Formulative/Formulated Exercise around NLS/Augment

In Dr J.C.R. Licklider’s “Man-Machine Symbiosis” paper, he describes two different kinds of thinking processes which he terms “Formulative” and “Formulated”. In his abstract he says “The main aims [of man-computer symbiosis] are 1) to let computers facilitate formulative thinking as they now facilitate the solution of formulated problems, and 2) to enable men and computers to cooperate in making decisions and controlling complex situations without inflexible dependence on predetermined programs.” Later in section two of the paper, he states “One of the main aims of man-computer symbiosis is to bring the computing machine effectively into the formulative parts of technical problems.”

“Formulative” thinking involves developing questions, hypotheses, identifying models and procedures which could be used, etc. “Formulated” thinking means following defined procedures and algorithms to work out the details, to verify or refute the hypotheses, to carry out the tasks which can be reduced to a pre-defined routine. “Formulative” thinking sets up the problem; “Formulated” thinking “turns the crank”, doing the necessary detail work which is required to make the problem solution clear or obvious. Licklider describes this most effectively in section four of his paper.

In the various instructions for “Concept Experience #2”, such as the ones at Team Zoetrope and Team Innov8, students were instructed to choose an obvious statement to analyze (“Analyze the obvious”) or one related to digital media, perhaps related to possible topics for their Inquiry Project. I’m going to take a similar but slightly different approach. I’m very interested in various aspects of Dr Engelbart’s NLS/Augment system, so I’m going to formulate some questions concerning it, and then use the computer to help me answer those questions and gather information which will help me formulate new/additional/better questions. Since I want to limit the exercise to a little over an hour, I’ll do what I can within a reasonable time limit rather than try to answer the questions completely. Since the purpose of the exercise is to observe and experience the difference between the two types of thinking, I’ll focus attention and time on observing my thinking and how the information presented by the computer assists, rather than solely on the questions and answers related to NLS/Augment. (For expansion later, I consider this one form of “Focused Inquiry”.)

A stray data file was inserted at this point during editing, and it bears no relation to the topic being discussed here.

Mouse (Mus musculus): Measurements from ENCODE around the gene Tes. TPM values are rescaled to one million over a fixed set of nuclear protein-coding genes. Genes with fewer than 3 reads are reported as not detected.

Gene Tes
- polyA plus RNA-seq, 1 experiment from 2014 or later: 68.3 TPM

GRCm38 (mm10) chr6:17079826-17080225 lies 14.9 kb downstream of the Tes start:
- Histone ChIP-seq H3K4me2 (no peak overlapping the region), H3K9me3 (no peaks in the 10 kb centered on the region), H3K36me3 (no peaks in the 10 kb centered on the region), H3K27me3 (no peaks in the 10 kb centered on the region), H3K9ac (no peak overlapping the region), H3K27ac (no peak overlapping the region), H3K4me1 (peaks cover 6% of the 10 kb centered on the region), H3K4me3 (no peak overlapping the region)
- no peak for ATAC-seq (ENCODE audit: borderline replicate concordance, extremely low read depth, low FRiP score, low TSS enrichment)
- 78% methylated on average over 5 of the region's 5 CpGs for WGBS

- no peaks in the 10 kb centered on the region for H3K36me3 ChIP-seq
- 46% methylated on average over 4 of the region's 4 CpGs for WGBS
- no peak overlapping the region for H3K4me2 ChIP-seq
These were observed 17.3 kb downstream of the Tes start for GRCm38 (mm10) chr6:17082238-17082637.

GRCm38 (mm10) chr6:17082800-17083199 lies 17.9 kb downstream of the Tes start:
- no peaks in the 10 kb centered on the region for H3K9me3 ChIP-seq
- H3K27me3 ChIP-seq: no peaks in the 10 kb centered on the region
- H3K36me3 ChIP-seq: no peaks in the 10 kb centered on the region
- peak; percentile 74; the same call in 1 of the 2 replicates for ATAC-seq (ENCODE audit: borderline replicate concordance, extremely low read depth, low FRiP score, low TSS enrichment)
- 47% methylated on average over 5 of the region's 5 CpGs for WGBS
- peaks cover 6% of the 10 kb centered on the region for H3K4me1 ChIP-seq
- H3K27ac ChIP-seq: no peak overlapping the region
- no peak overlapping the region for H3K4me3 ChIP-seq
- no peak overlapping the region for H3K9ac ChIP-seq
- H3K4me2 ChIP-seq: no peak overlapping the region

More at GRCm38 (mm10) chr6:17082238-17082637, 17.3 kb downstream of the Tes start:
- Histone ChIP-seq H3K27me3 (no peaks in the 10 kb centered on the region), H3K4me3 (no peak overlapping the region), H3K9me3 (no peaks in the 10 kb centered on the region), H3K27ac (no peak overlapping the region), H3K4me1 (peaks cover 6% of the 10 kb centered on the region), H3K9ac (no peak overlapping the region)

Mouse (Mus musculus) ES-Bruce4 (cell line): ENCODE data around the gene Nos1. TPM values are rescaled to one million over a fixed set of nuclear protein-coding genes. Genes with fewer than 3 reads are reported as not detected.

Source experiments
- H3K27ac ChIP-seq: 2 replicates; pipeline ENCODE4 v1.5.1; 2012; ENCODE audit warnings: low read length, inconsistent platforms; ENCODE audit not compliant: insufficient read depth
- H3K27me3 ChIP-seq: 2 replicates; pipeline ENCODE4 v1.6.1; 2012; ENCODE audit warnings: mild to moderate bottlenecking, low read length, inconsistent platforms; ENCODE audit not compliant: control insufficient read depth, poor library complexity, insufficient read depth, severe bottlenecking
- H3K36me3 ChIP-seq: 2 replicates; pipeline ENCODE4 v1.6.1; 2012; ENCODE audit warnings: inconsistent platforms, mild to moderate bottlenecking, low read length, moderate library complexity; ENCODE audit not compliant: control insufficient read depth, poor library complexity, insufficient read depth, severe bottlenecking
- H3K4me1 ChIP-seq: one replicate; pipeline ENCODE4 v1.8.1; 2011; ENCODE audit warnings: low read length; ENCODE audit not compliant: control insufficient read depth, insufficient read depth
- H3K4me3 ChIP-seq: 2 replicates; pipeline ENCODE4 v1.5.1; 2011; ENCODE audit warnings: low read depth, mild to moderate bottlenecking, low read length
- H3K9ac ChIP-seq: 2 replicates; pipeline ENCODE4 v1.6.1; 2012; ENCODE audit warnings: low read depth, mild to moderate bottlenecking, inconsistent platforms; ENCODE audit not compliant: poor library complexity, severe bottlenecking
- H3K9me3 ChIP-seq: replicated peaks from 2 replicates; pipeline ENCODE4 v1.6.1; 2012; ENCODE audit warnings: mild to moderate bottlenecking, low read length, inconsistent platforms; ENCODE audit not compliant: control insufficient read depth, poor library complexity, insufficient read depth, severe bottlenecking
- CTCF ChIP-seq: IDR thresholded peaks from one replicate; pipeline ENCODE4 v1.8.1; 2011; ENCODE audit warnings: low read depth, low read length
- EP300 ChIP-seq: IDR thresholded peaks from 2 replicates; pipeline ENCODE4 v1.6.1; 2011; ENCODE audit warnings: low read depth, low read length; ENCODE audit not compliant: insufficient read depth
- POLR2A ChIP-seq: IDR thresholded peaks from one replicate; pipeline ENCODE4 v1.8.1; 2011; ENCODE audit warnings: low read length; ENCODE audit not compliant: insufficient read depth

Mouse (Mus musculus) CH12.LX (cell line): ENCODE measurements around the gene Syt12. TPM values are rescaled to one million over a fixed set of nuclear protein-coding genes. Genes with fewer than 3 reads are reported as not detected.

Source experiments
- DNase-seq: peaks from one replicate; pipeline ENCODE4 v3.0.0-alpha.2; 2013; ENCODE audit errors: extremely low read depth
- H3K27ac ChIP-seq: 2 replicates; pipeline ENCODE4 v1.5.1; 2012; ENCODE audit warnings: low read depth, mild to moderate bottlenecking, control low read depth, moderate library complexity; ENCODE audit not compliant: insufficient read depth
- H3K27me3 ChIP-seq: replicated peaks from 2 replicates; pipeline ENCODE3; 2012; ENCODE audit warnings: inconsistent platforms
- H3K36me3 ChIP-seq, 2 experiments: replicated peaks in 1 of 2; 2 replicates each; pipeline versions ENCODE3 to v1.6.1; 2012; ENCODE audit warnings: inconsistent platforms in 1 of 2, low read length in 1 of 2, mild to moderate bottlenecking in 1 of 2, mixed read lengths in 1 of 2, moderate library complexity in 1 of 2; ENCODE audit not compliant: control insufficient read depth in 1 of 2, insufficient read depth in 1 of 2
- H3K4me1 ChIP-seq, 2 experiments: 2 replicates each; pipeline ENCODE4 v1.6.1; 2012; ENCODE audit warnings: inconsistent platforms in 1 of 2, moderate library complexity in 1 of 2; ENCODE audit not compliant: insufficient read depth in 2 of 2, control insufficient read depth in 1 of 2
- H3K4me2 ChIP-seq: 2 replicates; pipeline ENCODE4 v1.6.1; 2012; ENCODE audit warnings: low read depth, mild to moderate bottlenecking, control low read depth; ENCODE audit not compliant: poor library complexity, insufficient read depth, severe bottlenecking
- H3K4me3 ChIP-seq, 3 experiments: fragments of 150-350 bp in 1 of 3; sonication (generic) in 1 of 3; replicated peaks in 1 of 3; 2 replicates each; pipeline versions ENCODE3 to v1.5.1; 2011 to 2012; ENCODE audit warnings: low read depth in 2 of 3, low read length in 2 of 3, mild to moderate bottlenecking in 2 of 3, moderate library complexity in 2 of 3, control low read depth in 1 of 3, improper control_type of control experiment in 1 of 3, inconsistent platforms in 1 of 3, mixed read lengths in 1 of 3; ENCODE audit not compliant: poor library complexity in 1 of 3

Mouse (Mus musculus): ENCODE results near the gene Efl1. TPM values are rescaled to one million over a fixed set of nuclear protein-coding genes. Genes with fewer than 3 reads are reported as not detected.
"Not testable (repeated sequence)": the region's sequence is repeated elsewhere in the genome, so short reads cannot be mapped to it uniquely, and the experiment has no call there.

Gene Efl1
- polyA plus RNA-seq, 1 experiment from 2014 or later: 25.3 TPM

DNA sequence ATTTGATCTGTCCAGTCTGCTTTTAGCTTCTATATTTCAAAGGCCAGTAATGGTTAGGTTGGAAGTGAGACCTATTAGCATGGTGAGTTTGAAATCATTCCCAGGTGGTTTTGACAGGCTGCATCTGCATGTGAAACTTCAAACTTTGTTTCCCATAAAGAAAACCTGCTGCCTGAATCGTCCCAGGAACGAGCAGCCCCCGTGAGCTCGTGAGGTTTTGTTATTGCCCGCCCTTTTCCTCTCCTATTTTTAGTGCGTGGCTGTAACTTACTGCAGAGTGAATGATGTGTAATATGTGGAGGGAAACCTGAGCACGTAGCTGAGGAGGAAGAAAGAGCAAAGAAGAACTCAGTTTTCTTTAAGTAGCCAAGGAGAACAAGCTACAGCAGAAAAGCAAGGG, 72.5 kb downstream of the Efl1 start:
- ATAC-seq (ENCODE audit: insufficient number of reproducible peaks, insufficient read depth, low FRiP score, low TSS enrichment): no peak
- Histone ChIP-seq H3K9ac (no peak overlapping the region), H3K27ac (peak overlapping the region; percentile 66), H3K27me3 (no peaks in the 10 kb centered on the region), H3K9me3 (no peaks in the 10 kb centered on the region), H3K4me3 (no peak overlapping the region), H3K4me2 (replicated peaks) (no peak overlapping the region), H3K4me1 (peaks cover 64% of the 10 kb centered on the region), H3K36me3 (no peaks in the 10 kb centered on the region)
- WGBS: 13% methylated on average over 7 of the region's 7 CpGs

OK, time-check: Starting at about ten minutes before the hour.

Initial questions:

  • “What is NLS/Augment?”
  • “What key features did it implement?”
  • “Where can key information about it be found?”
  • “What key artifacts (documentation, examples, demos, papers, videos, etc.) are available which provide details?”

Let’s start with a Google search for “NLS/Augment”, and expect to follow a link to Wikipedia very early on.

Sure enough, Google shows Wikipedia as the first hit. Opening each useful-looking hit in a new tab, and numbering them in order, we have:

Now it’s time to pick a tab, and see what it contains and where it leads…

Link 2 (Wikipedia) contains a lot of useful info. It provides a brief description of NLS, discusses its development with mentions of people and equipment involved, has a very good outline summary of “Firsts”, and has a section on “Decline and Succession”. There are also several (around 6) links to external references. Much to digest here, and the names and terminology would also be useful to enter into Google to perform a search very much like this one, to gather information on several of the subtopics. This page does a decent job of answering my first two questions (What is NLS/Augment? What key features did it implement?) with a top-level summary.